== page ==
Gig Review – Greywind, The Winter Passing, and Moose Blood at Rescue Rooms
Back in Nottingham on their first headlining tour after previously supporting Lower Than Atlantis earlier this year, Moose Blood were supported by Greywind and The Winter Passing and kept a sold out crowd at the city’s Rescue Rooms entertained and on their feet.
Confidently taking to the stage on their very first tour (that’s right – their first tour EVER!), freshly-picked, Irish, indie-punk, duo-turned-four piece group Greywind made a stunning opening to the evening. The group gave the performance of one of the most promising support acts I’ve ever seen – passionate, emotional and raw from start to finish. Front-woman Steph O’Sullivan clearly pours her heart and soul into every song (a quality I find most admirable in any performer), ending up on the stage floor during almost every song and never failing to get up with a smile on her face, ready to do it all over again – definitely an act to watch, and I certainly hope to see more of them in the future.
Also hailing from Ireland, our second support act, The Winter Passing, also performed a promising, fast-paced and upbeat set, interspersed with periodic questions to the crowd and the almost-obligatory selfie (“I wanna send a Snapchat to my mum!” was definitely a new one to me!), which definitely got the crowd energised for the main event. Whether it was from lead vocalist/guitarist Rob Flynn’s amusing jokes or opinions on Snapchat filters, or Kate’s endearing dance moves, their energy was infectious and their songs seemed to be enjoyed by the crowd throughout. A talented group who have done well for themselves in getting their music out of the Emerald Isle and heard on a wider platform, I highly recommend their debut album A Different Space of Mind – on sale now.
Standing at the barrier, I took a few moments during the set changeover to take in the atmosphere. A much smaller, more intimate venue than somewhere like Rock City, easily seemed more densely packed when sold out. I wondered if, at 20, I was the oldest person there, as this gig had seemed to attract a younger demographic. With almost two years passing since Moose Blood’s last major release, I’ll Keep You in Mind From Time to Time, I’d assumed that older, long-time fans of the group would have been just as eager to see them perform. Maybe they were just lost in the abyss of live music lovers, but most of the people immediately surrounding me had an ‘under eighteen’ stamp on their hands. Regardless, the crowd’s liveliness and zest soon became a force to be reckoned with.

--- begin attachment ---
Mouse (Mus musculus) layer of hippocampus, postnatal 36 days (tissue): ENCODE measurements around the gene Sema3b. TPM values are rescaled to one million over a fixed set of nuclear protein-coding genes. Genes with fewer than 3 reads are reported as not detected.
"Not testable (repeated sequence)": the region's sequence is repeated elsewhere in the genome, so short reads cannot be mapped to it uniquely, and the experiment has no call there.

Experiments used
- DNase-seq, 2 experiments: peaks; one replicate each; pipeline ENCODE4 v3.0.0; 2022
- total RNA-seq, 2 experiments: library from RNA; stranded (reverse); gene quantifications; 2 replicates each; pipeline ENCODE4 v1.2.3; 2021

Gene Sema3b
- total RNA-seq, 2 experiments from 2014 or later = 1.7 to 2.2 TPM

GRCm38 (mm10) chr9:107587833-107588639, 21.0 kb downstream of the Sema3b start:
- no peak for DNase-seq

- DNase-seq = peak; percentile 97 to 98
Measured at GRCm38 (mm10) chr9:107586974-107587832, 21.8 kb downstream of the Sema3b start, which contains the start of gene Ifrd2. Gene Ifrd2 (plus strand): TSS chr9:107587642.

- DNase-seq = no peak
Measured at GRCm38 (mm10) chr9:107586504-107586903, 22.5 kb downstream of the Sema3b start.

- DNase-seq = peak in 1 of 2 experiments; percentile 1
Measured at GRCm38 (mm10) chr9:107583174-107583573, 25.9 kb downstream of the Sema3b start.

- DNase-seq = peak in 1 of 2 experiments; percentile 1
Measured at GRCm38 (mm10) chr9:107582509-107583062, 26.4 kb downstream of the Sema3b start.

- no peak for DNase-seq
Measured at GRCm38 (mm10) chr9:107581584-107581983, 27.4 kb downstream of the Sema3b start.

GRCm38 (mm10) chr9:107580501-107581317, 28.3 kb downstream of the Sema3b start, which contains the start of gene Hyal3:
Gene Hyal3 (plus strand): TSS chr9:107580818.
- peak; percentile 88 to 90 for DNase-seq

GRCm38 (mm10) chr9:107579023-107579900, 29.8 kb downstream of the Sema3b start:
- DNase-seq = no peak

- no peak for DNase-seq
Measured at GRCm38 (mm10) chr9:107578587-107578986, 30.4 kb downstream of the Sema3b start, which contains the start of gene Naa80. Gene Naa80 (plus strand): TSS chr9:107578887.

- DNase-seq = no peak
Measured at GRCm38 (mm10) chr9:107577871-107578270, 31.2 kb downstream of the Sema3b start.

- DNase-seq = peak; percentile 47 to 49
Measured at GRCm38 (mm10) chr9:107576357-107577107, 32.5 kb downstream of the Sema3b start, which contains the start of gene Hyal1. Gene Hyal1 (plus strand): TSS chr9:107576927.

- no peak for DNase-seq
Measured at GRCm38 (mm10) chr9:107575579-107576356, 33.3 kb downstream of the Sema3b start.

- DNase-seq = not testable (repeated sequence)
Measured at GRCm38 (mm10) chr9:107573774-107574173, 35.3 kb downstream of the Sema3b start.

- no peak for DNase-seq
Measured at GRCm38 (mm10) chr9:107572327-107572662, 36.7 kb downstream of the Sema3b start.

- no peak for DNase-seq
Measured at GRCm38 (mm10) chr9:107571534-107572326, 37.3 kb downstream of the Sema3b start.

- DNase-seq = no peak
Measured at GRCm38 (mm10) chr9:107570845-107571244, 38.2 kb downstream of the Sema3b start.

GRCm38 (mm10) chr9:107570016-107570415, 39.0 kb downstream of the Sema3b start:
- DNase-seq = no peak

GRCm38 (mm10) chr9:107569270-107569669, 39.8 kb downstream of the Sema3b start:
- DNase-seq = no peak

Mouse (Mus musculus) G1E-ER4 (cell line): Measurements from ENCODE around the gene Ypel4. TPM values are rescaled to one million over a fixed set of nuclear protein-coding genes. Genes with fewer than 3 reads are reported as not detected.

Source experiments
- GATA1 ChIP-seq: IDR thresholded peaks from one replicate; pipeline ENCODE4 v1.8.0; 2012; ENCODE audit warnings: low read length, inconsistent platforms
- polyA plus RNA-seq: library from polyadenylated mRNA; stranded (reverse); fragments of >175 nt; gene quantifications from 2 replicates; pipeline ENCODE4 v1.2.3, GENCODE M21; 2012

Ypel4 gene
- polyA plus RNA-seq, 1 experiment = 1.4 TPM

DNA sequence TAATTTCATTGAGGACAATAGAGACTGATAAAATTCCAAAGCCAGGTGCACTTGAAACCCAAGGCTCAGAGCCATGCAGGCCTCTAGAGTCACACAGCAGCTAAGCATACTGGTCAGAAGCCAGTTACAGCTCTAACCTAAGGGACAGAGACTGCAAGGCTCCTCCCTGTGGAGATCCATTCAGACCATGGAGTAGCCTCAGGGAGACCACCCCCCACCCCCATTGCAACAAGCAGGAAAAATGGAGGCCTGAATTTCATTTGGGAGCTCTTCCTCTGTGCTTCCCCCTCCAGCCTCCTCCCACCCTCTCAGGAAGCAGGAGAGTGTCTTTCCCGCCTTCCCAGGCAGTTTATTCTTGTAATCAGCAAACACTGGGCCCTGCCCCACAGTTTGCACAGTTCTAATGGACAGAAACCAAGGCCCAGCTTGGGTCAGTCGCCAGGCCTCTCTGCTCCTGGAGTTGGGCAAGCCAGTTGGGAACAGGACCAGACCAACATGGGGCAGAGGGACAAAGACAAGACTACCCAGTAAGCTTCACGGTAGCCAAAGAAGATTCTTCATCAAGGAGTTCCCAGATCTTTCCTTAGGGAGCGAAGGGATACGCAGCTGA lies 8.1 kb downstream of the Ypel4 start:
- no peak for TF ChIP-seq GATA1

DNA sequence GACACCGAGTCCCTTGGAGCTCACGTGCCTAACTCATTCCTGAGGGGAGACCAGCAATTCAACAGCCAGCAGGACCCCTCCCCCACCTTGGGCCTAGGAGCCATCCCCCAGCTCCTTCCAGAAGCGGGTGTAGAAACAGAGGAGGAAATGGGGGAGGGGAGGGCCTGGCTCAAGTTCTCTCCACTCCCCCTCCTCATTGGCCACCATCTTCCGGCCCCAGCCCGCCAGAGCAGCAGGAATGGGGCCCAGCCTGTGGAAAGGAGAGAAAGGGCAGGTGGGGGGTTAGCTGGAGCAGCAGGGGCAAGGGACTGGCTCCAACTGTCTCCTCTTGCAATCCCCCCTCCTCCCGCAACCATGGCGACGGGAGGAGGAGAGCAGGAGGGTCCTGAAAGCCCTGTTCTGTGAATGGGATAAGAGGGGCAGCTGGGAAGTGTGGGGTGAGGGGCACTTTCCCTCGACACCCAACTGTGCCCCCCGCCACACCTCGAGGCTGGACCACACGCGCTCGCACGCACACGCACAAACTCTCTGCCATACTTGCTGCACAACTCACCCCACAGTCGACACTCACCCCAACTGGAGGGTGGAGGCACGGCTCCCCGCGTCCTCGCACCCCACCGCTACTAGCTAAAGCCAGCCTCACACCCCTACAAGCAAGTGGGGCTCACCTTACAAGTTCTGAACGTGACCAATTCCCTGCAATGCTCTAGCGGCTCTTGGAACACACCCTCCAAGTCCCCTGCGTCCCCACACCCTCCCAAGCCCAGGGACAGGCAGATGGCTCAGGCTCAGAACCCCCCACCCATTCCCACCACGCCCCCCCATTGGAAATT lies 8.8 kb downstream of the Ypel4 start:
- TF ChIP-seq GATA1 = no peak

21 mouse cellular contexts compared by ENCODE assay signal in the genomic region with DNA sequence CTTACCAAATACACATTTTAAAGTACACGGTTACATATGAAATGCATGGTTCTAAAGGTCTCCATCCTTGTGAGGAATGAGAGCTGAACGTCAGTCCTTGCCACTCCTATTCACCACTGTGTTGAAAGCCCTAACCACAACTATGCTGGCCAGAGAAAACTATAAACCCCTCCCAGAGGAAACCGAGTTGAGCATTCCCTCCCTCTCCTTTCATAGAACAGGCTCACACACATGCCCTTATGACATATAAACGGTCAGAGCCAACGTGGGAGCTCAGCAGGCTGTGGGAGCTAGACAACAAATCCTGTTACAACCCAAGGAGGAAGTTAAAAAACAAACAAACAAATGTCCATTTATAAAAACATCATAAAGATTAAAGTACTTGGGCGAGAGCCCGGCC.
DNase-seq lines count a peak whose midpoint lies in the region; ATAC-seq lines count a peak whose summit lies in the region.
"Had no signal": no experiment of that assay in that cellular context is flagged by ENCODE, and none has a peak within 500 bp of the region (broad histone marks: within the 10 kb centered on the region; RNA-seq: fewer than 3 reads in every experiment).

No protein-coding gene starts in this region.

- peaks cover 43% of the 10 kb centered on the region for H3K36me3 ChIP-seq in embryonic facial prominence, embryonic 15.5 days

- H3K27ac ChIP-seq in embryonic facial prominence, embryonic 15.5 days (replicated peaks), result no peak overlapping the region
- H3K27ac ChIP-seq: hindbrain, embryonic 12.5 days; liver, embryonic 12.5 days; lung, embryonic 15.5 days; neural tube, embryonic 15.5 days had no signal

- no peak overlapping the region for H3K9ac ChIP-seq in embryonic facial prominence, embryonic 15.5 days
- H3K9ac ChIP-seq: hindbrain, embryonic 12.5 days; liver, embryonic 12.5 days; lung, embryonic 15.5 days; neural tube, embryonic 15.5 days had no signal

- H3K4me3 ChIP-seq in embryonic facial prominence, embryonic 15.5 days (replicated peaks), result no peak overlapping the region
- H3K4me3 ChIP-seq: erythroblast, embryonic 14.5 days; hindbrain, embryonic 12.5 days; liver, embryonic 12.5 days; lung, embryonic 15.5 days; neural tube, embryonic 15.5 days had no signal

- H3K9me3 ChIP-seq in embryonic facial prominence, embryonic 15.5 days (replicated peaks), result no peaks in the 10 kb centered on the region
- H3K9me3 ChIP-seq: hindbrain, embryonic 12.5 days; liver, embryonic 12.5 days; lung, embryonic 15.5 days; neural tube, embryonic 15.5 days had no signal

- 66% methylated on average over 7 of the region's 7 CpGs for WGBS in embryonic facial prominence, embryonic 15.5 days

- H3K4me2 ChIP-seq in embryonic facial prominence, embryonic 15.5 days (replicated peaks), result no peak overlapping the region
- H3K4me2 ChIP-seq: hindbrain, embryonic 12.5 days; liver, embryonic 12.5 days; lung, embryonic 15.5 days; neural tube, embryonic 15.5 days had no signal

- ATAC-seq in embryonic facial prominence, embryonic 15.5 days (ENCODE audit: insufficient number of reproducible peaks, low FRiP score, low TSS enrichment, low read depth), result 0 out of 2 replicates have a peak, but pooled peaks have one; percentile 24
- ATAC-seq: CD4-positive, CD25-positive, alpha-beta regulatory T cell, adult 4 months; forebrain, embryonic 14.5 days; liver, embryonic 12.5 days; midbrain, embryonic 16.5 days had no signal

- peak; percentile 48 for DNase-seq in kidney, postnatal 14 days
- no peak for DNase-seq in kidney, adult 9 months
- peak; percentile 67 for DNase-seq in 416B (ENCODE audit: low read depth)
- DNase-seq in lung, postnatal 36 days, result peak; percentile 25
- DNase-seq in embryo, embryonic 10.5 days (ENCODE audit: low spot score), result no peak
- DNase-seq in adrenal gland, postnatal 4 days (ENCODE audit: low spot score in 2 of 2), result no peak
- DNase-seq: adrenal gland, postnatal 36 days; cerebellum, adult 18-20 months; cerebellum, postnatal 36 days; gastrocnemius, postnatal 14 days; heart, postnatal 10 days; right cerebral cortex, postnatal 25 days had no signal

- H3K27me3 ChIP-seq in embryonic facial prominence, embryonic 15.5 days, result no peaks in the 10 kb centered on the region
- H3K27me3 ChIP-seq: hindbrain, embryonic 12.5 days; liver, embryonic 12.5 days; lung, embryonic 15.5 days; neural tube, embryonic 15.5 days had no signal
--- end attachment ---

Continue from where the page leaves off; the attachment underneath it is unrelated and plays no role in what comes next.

The house lights went down, and, one by one, atmospheric pink LED lights – a beacon on the dark stage of the band’s imminence, lighted up the band’s bass drum and amps. I found myself taken by surprise as the entire crowd rushed forward in excitement – my body ever-so-slightly crushed between them and the metal barrier – but this in no way detracted from the anticipation and overall positive experience.
The band’s set was flawless from the outset. Playing a vivacious range of songs – from fan-loved favourites such as ‘Swim Down’ and ‘Bukowski’, and heart-wrenching hit ‘Cherry’ (all of which had the entire crowd singing along with as much passion and gusto as they could muster), to their new tracks ‘Glow’ and ‘Honey’ which have debuted on BBC Radio 1 and have since been received incredibly positively by critics and fans alike – it’s safe to say that they didn’t disappoint. The crowd’s exuberant singing, arm-flailing, and even crowd surfing, was more than a testament to how far the band has come recently, and how highly anticipated their second album (coming this August) currently is.
Overall, this gig was definitely a highlight of my personal gig calendar. From a small, up and coming band from Canterbury, working their way up through the ranks to play at comfortably intimate venues, like Rescue Rooms, up and down the country, Moose Blood have done themselves proud, and I can’t wait for more from them.